Quantum Computing

Quantum computing is the use of quantum phenomena such as superposition and entanglement to perform computation. Computers that perform quantum computations are known as quantum computers.[1]:I-5 Quantum computers are believed to be able to solve certain computational problems, such as integer factorization (which underlies RSA encryption), substantially faster than classical computers. The study of quantum computing is a subfield of quantum information science.

Quantum computing began in the early 1980s, when physicist Paul Benioff proposed a quantum mechanical model of the Turing machine.[2] Richard Feynman and Yuri Manin later suggested that a quantum computer had the potential to simulate things that a classical computer could not.[3][4] In 1994, Peter Shor developed a quantum algorithm for factoring integers that had the potential to decrypt RSA-encrypted communications.[5] Despite ongoing experimental progress since the late 1990s, most researchers believe that “fault-tolerant quantum computing [is] still a rather distant dream.”[6] In recent years, investment into quantum computing research has increased in both the public and private sector.[7][8] On 23 October 2019, Google AI, in partnership with the U.S. National Aeronautics and Space Administration (NASA), claimed to have performed a quantum computation that is infeasible on any classical computer.[9]

There are several models of quantum computers (or rather, quantum computing systems), including the quantum circuit model, quantum Turing machine, adiabatic quantum computer, one-way quantum computer, and various quantum cellular automata. The most widely used model is the quantum circuit. Quantum circuits are based on the quantum bit, or “qubit”, which is somewhat analogous to the bit in classical computation. Qubits can be in a 1 or 0 quantum state, or they can be in a superposition of the 1 and 0 states. However, when qubits are measured the result of the measurement is always either a 0 or a 1; the probabilities of these two outcomes depend on the quantum state that the qubits were in immediately prior to the measurement.

Progress towards building a physical quantum computer focuses on technologies such as transmons, ion traps and topological quantum computers, which aim to create high-quality qubits.[1]:2–13 These qubits may be designed differently, depending on the full quantum computer’s computing model, whether quantum logic gates, quantum annealing, or adiabatic quantum computation. There are currently a number of significant obstacles in the way of constructing useful quantum computers. In particular, it is difficult to maintain the quantum states of qubits as they suffer from quantum decoherence and state fidelity. Quantum computers therefore require error correction.[10][11]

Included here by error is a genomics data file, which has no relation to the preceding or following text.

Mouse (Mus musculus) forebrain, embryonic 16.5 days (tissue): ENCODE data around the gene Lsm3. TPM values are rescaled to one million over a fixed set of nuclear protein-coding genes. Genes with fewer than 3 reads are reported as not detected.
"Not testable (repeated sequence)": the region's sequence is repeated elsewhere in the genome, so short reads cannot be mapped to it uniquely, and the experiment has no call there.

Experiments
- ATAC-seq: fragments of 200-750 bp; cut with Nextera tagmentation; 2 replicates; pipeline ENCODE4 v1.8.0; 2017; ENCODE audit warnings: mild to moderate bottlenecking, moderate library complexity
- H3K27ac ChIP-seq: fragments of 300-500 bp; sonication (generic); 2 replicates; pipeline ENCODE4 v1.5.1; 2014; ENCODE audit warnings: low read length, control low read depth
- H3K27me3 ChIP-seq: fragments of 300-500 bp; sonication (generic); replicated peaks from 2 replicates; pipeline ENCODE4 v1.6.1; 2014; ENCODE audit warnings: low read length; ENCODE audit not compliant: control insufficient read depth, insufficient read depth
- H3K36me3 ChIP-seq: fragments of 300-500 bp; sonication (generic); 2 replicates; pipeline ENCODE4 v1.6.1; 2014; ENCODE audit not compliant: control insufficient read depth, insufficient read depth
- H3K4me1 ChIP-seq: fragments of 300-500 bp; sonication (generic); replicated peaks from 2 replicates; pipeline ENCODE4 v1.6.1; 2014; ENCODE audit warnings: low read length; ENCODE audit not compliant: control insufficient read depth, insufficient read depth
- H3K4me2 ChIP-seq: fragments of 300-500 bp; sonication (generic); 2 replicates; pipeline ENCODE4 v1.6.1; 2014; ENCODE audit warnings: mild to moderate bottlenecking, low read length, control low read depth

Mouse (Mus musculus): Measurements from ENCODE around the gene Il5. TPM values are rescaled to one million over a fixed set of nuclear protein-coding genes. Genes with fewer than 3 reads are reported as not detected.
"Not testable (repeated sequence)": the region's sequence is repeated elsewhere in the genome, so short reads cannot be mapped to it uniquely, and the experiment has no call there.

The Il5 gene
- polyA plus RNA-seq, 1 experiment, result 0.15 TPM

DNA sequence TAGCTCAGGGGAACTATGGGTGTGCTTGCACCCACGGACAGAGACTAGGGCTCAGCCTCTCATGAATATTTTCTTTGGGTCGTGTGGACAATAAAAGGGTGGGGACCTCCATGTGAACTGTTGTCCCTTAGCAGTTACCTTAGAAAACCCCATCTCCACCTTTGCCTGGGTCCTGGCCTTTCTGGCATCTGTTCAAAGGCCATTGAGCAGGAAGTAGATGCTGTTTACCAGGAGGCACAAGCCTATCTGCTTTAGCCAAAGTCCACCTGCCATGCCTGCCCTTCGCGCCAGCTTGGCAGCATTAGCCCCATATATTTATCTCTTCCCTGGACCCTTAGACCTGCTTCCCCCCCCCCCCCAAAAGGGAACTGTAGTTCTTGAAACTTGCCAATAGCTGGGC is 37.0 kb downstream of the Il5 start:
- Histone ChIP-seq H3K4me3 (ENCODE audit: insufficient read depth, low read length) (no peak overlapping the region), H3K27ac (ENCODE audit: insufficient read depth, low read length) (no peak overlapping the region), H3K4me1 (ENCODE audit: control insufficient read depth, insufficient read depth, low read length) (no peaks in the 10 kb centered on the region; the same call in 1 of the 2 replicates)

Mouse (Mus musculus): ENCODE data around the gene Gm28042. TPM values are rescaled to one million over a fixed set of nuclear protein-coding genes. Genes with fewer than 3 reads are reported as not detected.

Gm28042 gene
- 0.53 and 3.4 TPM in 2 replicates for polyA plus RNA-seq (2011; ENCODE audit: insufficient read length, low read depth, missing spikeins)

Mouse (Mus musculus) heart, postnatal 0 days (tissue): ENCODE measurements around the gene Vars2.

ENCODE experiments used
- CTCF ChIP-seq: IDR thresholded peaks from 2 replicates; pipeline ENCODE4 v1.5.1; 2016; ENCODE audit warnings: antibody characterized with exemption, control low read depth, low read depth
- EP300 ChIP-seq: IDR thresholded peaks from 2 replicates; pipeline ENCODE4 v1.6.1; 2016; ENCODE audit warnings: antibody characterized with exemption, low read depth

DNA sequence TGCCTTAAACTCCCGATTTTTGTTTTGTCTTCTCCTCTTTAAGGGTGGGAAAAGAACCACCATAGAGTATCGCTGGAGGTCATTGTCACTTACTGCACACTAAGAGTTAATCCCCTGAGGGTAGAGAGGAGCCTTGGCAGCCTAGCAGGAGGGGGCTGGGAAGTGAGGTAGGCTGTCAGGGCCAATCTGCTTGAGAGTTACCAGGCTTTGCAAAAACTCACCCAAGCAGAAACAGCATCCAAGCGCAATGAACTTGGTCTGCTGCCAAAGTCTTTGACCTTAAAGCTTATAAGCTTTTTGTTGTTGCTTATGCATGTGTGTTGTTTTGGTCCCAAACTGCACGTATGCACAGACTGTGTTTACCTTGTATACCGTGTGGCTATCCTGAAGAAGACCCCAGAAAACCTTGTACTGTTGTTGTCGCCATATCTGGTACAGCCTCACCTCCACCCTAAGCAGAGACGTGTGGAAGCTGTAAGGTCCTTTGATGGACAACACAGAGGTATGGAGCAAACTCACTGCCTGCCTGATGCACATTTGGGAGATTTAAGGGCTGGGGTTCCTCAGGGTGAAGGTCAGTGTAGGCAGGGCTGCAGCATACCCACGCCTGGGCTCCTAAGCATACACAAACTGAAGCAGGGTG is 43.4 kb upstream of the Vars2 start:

Any computational problem that can be solved by a classical computer can also be solved by a quantum computer.[12] Conversely, any problem that can be solved by a quantum computer can also be solved by a classical computer, at least in principle given enough time. In other words, quantum computers obey the Church–Turing thesis. While this means that quantum computers provide no additional advantages over classical computers in terms of computability, quantum algorithms for certain problems have significantly lower time complexities than corresponding known classical algorithms. Notably, quantum computers are believed to be able to quickly solve certain problems that no classical computer could solve in any feasible amount of time—a feat known as “quantum supremacy.” The study of the computational complexity of problems with respect to quantum computers is known as quantum complexity theory.

https://en.wikipedia.org/wiki/Quantum_computing